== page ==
Exhibition: 8th November to 25th January 2014
Artists: Carlos Cruz-Diez, León Ferrari, Terry Frost, Cipriano Martinez, Bridget Riley, Jesus Soto and Emilia Sunyer
This November Maddox Arts will be staging ‘Not So Original’ an exhibition that delves into the symbiotic relationship between the print and the original. Though printmaking is often assumed to be an afterthought in an artist’s practice ‘Not So Original’ demonstrates the variety of roles it may play, spurring the artist’s imagination and engaging in a dialogue with their primary practices. Taking Walter Benjamin’s seminal ‘The Work of Art in the Age of Mechanical Reproduction’ as it’s starting point, ‘Not So Original’ features the work of five, celebrated 20th century printmakers: Bridget Riley, Carlos Cruz-Diaz, Leon Ferrari, Terry Frost and Jesus Soto, alongside the emerging talents of Cipriano Martinez and Emilia Sunyer.
From the Middle Ages to the advent of the digital era, technology has allowed artists to disseminate their images in the form of reproductions to a wider audience than a single canvas would ever be able to reach. In facing the prospect of engaging a wider audience artists are often compelled to formalize their style so that a singular print may surmise an artist’s catalogue. Likewise such technologies have enabled art lovers to acquire a ‘piece’ of an original via a process in which the artist may have had no hand. The rise of e-editions and 3D printing ask further questions as to how we distinguish the original from the reproduction, when an infinite number of copies can be instantly and flawlessly reproduced indefinitely.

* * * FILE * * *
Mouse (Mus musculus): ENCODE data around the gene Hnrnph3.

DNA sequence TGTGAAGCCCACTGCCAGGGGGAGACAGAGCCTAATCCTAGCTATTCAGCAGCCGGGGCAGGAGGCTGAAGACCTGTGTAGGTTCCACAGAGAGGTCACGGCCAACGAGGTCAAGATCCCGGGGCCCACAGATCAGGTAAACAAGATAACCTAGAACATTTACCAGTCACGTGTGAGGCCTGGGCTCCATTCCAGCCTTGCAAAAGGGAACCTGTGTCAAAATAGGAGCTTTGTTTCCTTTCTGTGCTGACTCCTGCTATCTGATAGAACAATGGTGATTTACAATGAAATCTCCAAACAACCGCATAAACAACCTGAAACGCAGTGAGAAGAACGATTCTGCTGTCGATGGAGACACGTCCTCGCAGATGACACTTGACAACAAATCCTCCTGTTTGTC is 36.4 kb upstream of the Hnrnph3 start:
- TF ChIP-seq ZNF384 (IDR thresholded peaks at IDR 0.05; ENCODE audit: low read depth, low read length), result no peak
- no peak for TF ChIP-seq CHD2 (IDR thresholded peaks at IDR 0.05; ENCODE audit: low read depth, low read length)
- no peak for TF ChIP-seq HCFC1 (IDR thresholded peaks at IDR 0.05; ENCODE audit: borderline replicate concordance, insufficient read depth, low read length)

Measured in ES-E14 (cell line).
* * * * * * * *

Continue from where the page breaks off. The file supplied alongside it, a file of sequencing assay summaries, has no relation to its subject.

In the work of Bridget Riley and other Op artists the manufacture of artworks by mechanical means can in itself serve as a means to an end. The finesse afforded by the methodical, utilization of screen-printing processes enabled Op artists to achieve a degree of optical distortion that would be impossible without such means. But the pure industrial capacity of printmaking is by no means its only lure. With his background in engineering, Cipriano Martinez deploys the printing process as a way to scrutinize and refine ideas- before committing them to canvas. The instantaneous nature of the printmaking also allows the artist to work at the speed at which their ideas flow and by allowing chance a hand in the construction of artworks the artist becomes flexible to the needs of each piece. In this sense, the medium of printmaking itself offers the artist another language in which to engage their muse.
Lastly, in the case of Emilia Sunyer, it is the physical praxis of printmaking that is integrated into the production of her artworks; for her there is no distinction between an original and the print. For Sunyer, without the technological means at her direct disposal it was necessities that lead to the development of her enigmatic style.